Businesses can also be more flexible with their resources. The cloud allows them to pay for only what they use since cloud computing is a subscription-based service. It can also accommodate for businesses that have growing bandwidth demands since cloud capacity can be scaled up and down easily. This kind of agility makes these services cost-effective and adaptive.
The cloud can make your business more secure in a variety of ways. Lost laptops are a security breach for companies every year because many of them contain highly sensitive information. Not only that, valuable documents may be lost forever when devices are misplaced.
With cloud computing, you can access files at any time via your Internet connection. This allows you to remotely wipe the memory of lost devices and not have to worry about information falling into the wrong hands.
The cloud benefits the environment by decreasing your carbon footprint, by reducing unnecessary hardware and only using the required amount of cloud storage. Even in the digital age where more and more companies are going paperless, sustainability is important.
Is the Cloud Secure?
Contrary to popular belief, the cloud is quite secure. However, it requires you to take measures to personally secure your company’s data. When businesses “move to the cloud,” it requires that you have knowledgeable security staff that understands what that entails. Your team must know that the data you are moving is sensitive, and apply end-to-end encryption to the data during both storage and transfer process.
A recent study found that 82% of public databases are not encrypted. Make sure the cloud provider you are using suits your data needs and has what it takes to keep your files secure. Whatever service you choose, it is still the job of the user to define who can access the data, move it, add data, etc., and how those permissions change with each cloud provider. Defining these terms is known as Identity Access Management (IAM).
In addition to these steps, it is wise to back up your data in separate fault domains. Fault domains are basically stacks of servers. They include features that, in the case of a network failure, make sure only the server with the failure would stop working. This means you have multiple copies of your data, achieving maximum file resiliency.
Cloud Computing Creates a Level Playing Field
Anyone can utilize cloud computing services since they are inexpensive and require only an Internet connection to access. It also allows small and growing companies to use enterprise-level technology, and even make faster business decisions than larger, more established companies.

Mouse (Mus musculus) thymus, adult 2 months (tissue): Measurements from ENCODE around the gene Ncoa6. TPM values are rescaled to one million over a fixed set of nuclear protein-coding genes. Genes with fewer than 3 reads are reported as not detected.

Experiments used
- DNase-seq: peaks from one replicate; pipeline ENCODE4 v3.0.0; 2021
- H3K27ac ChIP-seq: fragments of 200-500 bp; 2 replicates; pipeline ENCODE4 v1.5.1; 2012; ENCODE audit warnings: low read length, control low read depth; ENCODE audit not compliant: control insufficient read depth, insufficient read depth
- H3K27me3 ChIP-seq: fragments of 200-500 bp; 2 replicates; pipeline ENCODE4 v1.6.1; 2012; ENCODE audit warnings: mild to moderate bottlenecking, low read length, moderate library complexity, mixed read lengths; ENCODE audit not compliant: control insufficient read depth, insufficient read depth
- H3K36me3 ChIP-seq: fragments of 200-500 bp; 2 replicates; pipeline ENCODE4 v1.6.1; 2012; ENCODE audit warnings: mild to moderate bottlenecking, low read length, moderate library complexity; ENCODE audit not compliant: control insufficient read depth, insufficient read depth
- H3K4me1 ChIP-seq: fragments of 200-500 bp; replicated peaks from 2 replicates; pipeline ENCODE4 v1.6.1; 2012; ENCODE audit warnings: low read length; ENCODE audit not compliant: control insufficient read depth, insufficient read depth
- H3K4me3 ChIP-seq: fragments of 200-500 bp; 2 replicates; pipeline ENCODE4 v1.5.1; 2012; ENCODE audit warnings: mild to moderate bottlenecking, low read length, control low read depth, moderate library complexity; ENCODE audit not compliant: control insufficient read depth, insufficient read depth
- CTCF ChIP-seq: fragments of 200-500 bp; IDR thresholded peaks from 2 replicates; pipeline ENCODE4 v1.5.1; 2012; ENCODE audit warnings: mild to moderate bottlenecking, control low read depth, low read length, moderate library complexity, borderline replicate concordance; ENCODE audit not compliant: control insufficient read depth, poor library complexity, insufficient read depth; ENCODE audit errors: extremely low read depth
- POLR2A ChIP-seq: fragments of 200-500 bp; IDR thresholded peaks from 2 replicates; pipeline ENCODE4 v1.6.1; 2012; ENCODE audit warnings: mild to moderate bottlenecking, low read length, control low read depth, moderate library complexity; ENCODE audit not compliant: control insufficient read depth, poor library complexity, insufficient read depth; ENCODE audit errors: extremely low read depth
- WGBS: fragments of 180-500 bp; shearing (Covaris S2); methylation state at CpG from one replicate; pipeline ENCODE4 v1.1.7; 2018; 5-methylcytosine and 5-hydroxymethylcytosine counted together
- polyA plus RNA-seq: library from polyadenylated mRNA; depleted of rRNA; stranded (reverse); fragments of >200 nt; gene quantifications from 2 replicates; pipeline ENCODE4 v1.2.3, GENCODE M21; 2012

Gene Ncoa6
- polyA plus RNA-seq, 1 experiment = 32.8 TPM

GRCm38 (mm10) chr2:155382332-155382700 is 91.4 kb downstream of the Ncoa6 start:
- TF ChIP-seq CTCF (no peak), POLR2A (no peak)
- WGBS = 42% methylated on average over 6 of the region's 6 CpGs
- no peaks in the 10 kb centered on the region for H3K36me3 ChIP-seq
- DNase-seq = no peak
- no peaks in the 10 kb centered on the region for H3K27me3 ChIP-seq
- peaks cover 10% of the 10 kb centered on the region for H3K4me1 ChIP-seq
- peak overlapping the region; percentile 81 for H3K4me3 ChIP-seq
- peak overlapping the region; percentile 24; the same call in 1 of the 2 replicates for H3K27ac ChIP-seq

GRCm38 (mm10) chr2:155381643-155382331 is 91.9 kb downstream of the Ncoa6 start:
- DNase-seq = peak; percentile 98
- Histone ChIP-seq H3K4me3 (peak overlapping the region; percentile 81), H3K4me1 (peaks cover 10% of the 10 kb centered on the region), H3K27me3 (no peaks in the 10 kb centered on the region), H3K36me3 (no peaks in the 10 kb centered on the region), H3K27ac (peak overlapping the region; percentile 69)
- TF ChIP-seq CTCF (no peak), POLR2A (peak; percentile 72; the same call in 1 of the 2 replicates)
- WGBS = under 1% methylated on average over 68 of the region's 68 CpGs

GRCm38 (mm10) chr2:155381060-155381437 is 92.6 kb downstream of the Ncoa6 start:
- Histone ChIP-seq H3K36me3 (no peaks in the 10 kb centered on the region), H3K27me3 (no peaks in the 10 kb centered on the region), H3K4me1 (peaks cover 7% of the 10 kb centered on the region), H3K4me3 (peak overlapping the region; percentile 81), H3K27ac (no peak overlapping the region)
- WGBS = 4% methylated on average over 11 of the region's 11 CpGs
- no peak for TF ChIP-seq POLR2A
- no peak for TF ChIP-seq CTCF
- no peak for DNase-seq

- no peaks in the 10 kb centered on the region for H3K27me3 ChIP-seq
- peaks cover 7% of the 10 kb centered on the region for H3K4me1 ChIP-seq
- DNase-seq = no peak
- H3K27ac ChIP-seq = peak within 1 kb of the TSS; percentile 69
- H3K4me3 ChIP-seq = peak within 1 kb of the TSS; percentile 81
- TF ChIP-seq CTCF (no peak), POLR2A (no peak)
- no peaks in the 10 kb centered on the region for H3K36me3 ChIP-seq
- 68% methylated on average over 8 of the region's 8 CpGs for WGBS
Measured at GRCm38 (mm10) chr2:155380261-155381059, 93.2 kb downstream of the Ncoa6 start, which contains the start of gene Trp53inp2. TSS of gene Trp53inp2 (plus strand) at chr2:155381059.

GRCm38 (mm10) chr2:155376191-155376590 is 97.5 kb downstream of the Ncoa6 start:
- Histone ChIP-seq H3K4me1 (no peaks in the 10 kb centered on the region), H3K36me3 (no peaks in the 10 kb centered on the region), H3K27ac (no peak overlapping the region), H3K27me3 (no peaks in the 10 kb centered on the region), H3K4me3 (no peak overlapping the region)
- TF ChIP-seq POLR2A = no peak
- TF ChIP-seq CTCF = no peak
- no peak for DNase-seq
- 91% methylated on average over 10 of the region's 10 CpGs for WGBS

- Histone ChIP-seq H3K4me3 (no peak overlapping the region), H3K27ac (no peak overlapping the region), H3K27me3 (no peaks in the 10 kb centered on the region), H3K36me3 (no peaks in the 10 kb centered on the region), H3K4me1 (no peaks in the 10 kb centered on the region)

Cloud networks facilitate collaboration from your team members, meaning that they can work and share files with everyone, from anywhere. Cloud-based workflow applications allow real-time remote collaboration and streamline communication. Gone are the days of attaching files to emails and ending up with incompatible file formats, and ineffective version-control.
Moving data to the cloud means that even the smallest companies are becoming more globally involved. Since growing businesses can be financially nimble using cloud computing services, they can now disrupt a market dominated by Fortune 500 corporations.
If you need assistance in moving data to the cloud, don’t hesitate to contact Geek-Aid. We’re here for all of your technology needs and computer repair questions.
One way or another, accidents happen. It’s worse is when something happens to your precious hard drive. An important tool like this carries crucial data that you absolutely cannot lose. If a situation like this were to occur, do not panic. There is some hope. Follow these steps and you just might be able to recover lost data from your hard drive.
Analyze the Problem
The first thing you need to figure is how you lost your data in the first place. If you can figure that out, then you can know the best way to recover your information. During that time, try to use your computer as little as possible. That creates new data, which can overwrite files and lower your chances of retrieving your lost data.
The Best Ways to Recover Lost Data
- Did You Throw in the Trash? – Did you happen to accidently hit delete on one of your files? If data goes missing, the recycle bin should be the first place you check. Nothing is ever completely deleted – at least not at first. Your computer will keep deleted files for a certain amount of time before purging them. By simply opening the recycle bin and restoring that data, you can have it back in your possession.
- Backup Frequently – Backing up your hard drive should be a bi-monthly ritual. When you back up your hard drive, you save another version of its data at that point in time. So, if you lose your data, your backup may have the latest version of those files.
- Prepping for an Extremely Dire Situation – Sometimes, recovering your data is not as simple as checking the recycle bin or using a backup. In that case, we suggest using recovery software. It may cost you some money, but it can scan the area where you lost your files and retrieve them from whatever invisible digital space they disappeared into.
If you are in need of data recovery, contact us at Geek Aid. One of our Geeks can walk you through the steps to recover you lost information.
When it comes to treatment of disease, early detection is vital. However, this is a catch-22 when related to patient files because of privacy issues. You want to be able to look at the data and know which screenings are the most appropriate, but you legally can’t disclose much of the relevant data to a team of statisticians. Mathematicians are trying to give you a way around this.
Keeping Patient Files Anonymous
The first step in maintaining privacy is altering patient data so that the patient is anonymous. This may sound like it defeats the purpose, but there are computer programs that can use the changed data just as effectively as the real data. While the data is no longer attached to an individual in any significant way, it is still relevant for the sake of observing trends and looking at summaries of statistics.
Researchers are working hard to ensure that the changed data does not result in statistics that have been altered. The computer system looks at the answers to yes and no questions like:
- Is the patient overweight?
- Does the patient smoke?
- Is there a family history of illness?